Categories
mostly pointless. WordPress

An adventure with a super useless one-liner to find the most common words in WordPress commit messages

I read some insight into Drupal committing and they had a chart of the most common words in drupal commit messages. I thought it would be interesting to do something like that with WordPress Core, so I through together a bash one-liner to find this. It’s not the most eloquent solution, but it answers the question that I had. Here is what I initially came up with.

svn log http://develop.svn.wordpress.org/trunk -rHEAD:1 -v --xml | xq '.log.logentry | .[].msg' | sed 's/.$//' | sed 's/^.//' | sed 's/\\n/ /g' |  tr ' \t' '\n' | tr '[:upper:]' '[:lower:]' | sort | uniq -c | sort -nr | head -n 25

Let’s walk through this since there is enough piping going on, that it may not be the easiest to follow.

svn log http://develop.svn.wordpress.org/trunk -rHEAD:1 -v --xml

I start by getting an xml version of the SVN history, starting at the first changeset and going until the current head.

xq '.log.logentry | .[].msg'

Next, I use xq which takes xml and allows me to run jq commands on it. It’s a handy tool if you ever need to use xml data on the command line. In this case, I am taking what is inside <log><logentry> and then for each sub element, extracting the msg. At this point, the messages are on a single line wrapped in quotation marks with \n to signify newlines. So I run three seds to fix that up.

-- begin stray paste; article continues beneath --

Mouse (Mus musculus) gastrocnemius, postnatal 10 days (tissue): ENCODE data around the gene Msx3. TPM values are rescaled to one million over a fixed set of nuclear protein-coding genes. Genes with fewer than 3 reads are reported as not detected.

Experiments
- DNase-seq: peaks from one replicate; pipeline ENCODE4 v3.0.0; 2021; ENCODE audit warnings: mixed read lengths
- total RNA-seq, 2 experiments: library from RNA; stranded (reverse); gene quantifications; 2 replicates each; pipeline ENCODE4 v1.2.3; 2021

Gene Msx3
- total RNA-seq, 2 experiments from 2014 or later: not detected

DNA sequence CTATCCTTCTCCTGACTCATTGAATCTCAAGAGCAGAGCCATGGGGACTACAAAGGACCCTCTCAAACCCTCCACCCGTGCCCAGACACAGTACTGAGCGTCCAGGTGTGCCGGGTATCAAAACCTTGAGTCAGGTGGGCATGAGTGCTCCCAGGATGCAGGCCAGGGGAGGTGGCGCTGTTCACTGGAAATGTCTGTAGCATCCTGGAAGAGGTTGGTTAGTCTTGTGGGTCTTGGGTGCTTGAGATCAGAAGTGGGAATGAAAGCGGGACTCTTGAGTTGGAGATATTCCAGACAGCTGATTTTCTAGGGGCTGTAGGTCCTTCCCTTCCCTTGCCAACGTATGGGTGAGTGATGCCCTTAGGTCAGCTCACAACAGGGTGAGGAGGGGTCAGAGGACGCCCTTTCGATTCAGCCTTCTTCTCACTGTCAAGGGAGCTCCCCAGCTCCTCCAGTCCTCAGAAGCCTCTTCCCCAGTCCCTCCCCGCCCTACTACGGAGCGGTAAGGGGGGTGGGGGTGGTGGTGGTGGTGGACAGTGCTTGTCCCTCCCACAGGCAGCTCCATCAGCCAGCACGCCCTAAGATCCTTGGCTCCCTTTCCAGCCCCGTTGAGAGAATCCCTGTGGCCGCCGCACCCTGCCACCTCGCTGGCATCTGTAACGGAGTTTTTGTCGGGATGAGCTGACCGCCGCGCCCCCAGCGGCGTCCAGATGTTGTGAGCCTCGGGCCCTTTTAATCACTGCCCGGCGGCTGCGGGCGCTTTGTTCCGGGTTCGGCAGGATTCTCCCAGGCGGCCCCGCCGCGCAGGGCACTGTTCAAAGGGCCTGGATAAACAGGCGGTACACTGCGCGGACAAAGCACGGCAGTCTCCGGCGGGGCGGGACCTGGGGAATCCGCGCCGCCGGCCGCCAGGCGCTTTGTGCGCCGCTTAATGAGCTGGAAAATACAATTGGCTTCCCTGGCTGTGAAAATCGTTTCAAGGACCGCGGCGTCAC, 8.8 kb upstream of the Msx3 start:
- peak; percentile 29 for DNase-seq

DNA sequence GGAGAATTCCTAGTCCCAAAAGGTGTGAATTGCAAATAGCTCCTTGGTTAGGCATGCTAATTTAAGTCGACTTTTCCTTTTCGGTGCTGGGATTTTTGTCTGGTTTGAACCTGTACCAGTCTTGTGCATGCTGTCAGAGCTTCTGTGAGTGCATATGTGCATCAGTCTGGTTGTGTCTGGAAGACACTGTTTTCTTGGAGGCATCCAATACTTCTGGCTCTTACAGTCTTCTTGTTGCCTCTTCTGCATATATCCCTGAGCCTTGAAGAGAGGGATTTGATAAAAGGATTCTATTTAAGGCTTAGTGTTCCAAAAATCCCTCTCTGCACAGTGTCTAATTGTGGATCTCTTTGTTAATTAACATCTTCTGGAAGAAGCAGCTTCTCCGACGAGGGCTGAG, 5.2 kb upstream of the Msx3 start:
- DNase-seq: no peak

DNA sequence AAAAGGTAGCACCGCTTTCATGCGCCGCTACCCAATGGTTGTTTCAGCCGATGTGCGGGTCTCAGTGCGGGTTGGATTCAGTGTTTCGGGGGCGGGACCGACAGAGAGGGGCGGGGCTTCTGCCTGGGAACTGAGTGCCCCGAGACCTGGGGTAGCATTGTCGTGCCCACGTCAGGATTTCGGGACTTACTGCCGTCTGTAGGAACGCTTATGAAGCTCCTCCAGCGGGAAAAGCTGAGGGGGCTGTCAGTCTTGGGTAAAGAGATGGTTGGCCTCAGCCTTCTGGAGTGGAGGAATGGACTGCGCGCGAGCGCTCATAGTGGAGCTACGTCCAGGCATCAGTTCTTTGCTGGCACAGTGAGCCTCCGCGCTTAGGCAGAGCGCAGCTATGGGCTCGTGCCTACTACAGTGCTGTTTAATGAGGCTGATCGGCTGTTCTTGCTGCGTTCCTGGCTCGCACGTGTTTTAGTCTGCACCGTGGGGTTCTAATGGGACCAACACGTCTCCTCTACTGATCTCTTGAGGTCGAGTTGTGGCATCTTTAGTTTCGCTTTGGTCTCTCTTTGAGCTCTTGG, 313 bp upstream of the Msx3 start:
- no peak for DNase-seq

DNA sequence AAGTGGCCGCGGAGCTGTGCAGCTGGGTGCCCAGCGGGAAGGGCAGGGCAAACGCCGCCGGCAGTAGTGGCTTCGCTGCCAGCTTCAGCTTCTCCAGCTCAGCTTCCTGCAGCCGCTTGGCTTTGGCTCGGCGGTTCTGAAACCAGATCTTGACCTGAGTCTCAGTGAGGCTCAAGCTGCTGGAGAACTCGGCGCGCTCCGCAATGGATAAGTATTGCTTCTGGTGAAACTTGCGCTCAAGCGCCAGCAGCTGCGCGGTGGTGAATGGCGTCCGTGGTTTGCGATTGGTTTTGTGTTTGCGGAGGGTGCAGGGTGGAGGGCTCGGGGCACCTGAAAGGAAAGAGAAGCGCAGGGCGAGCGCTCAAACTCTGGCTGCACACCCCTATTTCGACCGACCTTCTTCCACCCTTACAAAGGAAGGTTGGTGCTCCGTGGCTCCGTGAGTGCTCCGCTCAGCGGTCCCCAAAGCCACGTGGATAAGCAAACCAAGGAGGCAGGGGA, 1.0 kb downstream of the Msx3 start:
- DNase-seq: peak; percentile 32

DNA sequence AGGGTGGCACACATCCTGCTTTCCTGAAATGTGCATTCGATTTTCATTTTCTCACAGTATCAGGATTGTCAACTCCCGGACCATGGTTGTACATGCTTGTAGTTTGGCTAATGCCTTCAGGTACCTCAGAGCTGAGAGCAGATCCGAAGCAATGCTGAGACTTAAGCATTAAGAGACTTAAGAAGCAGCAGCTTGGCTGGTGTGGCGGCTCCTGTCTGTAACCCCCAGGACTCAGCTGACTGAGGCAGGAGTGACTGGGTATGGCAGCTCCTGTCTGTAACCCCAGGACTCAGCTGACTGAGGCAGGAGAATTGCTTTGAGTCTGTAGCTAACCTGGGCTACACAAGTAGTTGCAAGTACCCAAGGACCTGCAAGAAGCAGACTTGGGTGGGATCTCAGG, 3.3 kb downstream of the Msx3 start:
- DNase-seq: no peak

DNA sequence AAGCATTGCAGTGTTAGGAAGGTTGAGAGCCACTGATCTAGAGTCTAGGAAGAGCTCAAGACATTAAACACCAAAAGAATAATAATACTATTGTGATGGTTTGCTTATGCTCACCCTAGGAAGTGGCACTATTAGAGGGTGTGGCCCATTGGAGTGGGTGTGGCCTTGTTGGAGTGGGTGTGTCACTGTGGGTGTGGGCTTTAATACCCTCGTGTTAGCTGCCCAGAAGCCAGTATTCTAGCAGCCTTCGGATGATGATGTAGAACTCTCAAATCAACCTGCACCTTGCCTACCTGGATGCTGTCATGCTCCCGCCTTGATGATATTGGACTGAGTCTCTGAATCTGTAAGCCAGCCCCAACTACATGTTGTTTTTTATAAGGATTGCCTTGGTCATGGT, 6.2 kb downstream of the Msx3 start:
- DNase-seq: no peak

sed 's/.$//' | sed 's/^.//' | sed 's/\\n/ /g'

I’m sure there is a better way to do this, but the first one removes the last character, the next one removes the first character, and the last one converts new lines to spaces. Since words are what we are aiming to look at, we need to get all the words onto their own lines.

 tr ' \t' '\n'

tr is a powerful program for doing transforms of text. In this case, I am taking whitespace and turning it into actual newlines (rather than just the new line charachters). There is likely a more elegant way to have solved this, but my goal isn’t the best solution it’s the working one.

tr '[:upper:]' '[:lower:]'

Word and word are not equal, so we need to make everything a single case. In this case, I am again using tr, but now I am transforming upper case characters to lowercase.

sort | uniq -c | sort -nr | head -n 25

Counting things on the command line is something I have done so many times, I have an alias for a version of this. Sort puts everything in alphabetical order, uniq -c then counts how many uniq values there are and outputs it along with how many of each it counted. uniq requires things common things to be in adjacent lines, hence the initial sort. Next up, we want to sort based on the number and we want high numbers first. Finally, we output the top 25.

 28997 the
 27463 
 20429 fixes
 17844 to
 17818 props
 15251 for
 15189 in
 14441 see
 10856 and
 10272 a
 7549 of
 5594 is
 5227 when
 5133 add
 4444 from
 4143 fix
 3847 *
 3821 on
 3489 use
 3320 that
 3267 this
 3064 with
 3043 remove
 2983 be
 2766 as 

That’s not super helpful. The isn’t my idea of interesting. So I guess I need to remove useless words. Since I have groff on this machine, I can use that and fgrep

 fgrep -v -w -f /usr/share/groff/1.19.2/eign

I also noticed that the second most common word is whitespace. Remember when we used to put two spaces between sentences? WordPress Core commit messages remember. So let’s add another sed command to the chain:

sed '/^$/d'

And now the final command to see the 25 most used words in WordPress Core Commit messages:

svn log http://develop.svn.wordpress.org/trunk -rHEAD:1 -v --xml | xq '.log.logentry | .[].msg' | sed 's/.$//' | sed 's/^.//' | sed 's/\\n/ /g' | tr '[:upper:]' '[:lower:]' | tr ' \t' '\n' | fgrep -v -w -f /usr/share/groff/1.19.2/eign | sed '/^$/d' | sort | uniq -c | sort -nr | head -n 25

And since you’ve made it this far, here is the list

 20429 fixes
 17818 props
 15189 in
 5594 is
 5133 add
 4143 fix
 3847 *
 3320 that
 3267 this
 3064 with
 3043 remove
 2766 as
 2435 an
 2432 it
 2109 post
 2103 if
 2080 are
 1889 don't
 1793 update
 1735 -
 1688 twenty